Like the true cliche, a lot of comedians are deeply unhappy people. Sad clowns abound. It makes you suspicious of funny people. Humor is often a more socially acceptable form of more uncomfortable emotions like anger or sadness. Charismatic people are generally hiding some kind of insecurity or fatal character flaw behind their great personality.

no one knows what it’s like to be the sad clown

Jerry Lewis seems like a testy enough guy to start. To coax this great performance out of Lewis, Scorsese had DeNiro shout anti-Semitic shit at him in character before shooting a scene. Lewis never finished his own jaw-droppingly offensive magnum opus, 1972’s The Day The Clown Cried. The complete script is online.

TDTCC tells the story of a self-centered circus clown, Helmut Doork, who is sent to a concentration camp after a drunken impersonation of Hitler. There, he befriends the Jewish children of the camp, and performs for them, angering the camp Commandant. He is sent with the children on a train to Auschwitz, and there, he is expected to lead the children, like a Pied Piper, to the gas chambers.

The Larry Sanders Show really picks up where The King Of Comedy left off. I can’t recommend that show enough. Judd Apatow (who wrote and produced Larry Sanders) has his own Pupkinesque anecdote about Steve Martin that he is surely sick of telling by now:

Apatow regaled an audience at the New Yorker Festival this weekend with the tale of how, on vacation in California as a boy, he had spotted Martin washing his car in front of his home. The young Apatow jumped out of the car and asked for an autograph, but Martin said he didn’t give autographs at his home. “Please, we won’t tell anyone,” Apatow begged. Sorry, Martin said, but no.So Apatow went home and wrote Martin a nasty letter, in which he gave an early glimpse of his now well-documented talent for profanity. Three months later, he received a package from Martin that contained a copy of his book Cruel Shoes. “I’m sorry,” read Martin’s inscription. “I didn’t realize I was speaking to THE Judd Apatow.”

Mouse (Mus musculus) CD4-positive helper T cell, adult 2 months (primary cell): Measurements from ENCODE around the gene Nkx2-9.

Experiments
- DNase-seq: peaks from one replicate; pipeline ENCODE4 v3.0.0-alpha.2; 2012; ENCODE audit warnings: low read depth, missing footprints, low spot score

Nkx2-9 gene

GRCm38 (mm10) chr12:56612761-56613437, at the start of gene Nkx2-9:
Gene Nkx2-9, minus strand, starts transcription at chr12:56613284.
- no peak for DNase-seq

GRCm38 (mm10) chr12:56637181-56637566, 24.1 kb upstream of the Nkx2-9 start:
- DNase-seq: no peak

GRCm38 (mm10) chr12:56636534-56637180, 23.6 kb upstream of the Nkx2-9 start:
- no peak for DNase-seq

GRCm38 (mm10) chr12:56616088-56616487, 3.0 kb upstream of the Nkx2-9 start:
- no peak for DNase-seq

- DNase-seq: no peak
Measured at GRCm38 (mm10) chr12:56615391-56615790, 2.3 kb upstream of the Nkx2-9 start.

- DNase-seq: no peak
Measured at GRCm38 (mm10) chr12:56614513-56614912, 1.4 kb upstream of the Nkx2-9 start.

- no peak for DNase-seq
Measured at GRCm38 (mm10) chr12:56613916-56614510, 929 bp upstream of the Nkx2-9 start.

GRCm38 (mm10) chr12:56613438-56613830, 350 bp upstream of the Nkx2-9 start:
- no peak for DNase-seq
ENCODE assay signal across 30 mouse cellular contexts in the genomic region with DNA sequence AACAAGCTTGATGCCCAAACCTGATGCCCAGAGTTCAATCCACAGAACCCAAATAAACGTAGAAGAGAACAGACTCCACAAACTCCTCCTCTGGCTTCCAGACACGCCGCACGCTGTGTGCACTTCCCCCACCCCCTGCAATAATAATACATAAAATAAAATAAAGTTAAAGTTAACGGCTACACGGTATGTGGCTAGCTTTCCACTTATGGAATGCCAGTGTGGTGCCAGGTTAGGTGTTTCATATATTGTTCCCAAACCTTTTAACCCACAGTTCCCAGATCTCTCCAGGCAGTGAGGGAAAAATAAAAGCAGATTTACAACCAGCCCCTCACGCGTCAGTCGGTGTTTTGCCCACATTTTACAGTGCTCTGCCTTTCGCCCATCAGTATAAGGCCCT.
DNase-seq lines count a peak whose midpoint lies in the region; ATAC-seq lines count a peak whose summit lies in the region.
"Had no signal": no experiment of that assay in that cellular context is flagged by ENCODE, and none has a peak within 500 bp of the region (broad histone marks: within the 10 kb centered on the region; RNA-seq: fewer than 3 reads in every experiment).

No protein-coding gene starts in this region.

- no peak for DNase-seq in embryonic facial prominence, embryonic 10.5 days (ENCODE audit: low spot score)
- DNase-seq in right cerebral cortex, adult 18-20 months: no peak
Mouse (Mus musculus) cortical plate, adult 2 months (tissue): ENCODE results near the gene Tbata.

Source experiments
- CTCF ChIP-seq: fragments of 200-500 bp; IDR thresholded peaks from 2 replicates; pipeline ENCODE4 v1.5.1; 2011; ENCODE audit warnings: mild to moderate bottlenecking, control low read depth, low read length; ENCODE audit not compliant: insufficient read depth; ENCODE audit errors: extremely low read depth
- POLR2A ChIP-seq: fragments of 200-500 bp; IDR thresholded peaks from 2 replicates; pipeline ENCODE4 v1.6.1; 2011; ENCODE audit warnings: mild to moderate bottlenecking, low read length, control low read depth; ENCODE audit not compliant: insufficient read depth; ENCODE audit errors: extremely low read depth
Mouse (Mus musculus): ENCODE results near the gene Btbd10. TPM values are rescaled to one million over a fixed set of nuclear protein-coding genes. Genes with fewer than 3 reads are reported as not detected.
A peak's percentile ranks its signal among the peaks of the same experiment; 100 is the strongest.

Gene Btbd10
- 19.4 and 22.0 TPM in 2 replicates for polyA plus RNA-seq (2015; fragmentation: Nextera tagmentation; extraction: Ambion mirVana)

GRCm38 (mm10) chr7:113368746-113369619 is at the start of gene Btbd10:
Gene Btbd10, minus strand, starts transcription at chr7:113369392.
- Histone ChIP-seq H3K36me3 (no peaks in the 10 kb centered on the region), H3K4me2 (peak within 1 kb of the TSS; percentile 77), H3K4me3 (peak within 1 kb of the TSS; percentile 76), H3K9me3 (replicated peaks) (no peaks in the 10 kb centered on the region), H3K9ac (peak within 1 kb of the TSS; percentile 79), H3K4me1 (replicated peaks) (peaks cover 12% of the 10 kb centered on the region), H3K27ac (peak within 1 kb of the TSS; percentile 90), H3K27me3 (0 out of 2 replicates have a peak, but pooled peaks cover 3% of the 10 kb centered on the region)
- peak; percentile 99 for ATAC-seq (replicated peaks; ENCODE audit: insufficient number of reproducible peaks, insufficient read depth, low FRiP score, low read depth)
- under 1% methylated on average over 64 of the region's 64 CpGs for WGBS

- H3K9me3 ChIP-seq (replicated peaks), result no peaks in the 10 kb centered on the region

A Face In The Crowd

Sweet Smell Of Success

Ace In The Hole

All About Eve

Stardust Memories


8 ½

Opening Night


Being There

All That Jazz

I Shot Andy Warhol

Mulholland Drive

Boogie Nights

Cecil B. Demented


Kundun! I liked it!


Molly Young on The Age of Innocence

Benjamin Mercer on Bringing Out the Dead

Jacob Sugarman on The Color of Money

Scorsese on L’Avventura


website myspace

“Not Trippin’ ” – Hey Willpower (mp3)

“Silent Ring” – Hey Willpower (mp3)


Speaking of the horrific spectacle that is modern celebrity media: the Rolling Stone cover story on Britney is truly outrageous. Bonus points for being written by the girl who threatened to sue Alex for e-slander.

A wail emerges from the cubby — guttural, vile, the kind of base animalistic shriek only heard at a family member’s deathbed. “Fuck these bitches,” screams Britney, each word ringing out between sobs. “These idiots can’t do anything right!”

I’m a secular donaldist.

The Futurians were serious sci-fan fans who became very influentual on the burgeoning genre. Isaac Asimov was a Futurian. I bet he liked filk music.

The MIT Press publishes books about the panopticon of voyeuristic intrigue that is modern life. They are heavy on the science, much like This Recording.

Big Name Fans are the hipsters of Comic-Cons.

Molly Lambert is the senior editor of This Recording.


Revenge, a how-to.

All the William Carlos Williams you can handle.

Molly’s dystopian best.

18 thoughts on “In Which We Are All Rupert Pupkin

  1. Comparably pop television/freak show sensation the Jerry Springer show etc appeals to the those not bold enough to even pretend they have a talent. (I say comparably because, obviously, you took a lot more time and energy to write your piece than I did.)

    Fast forward a few years and American Idol has brought the talentless loser to primetime. Even humiliation is better(in their eyes)than nothing at all. William Hung is Rupert Pupkin is William Hung. They bring the body parts, we create the monster by watching them.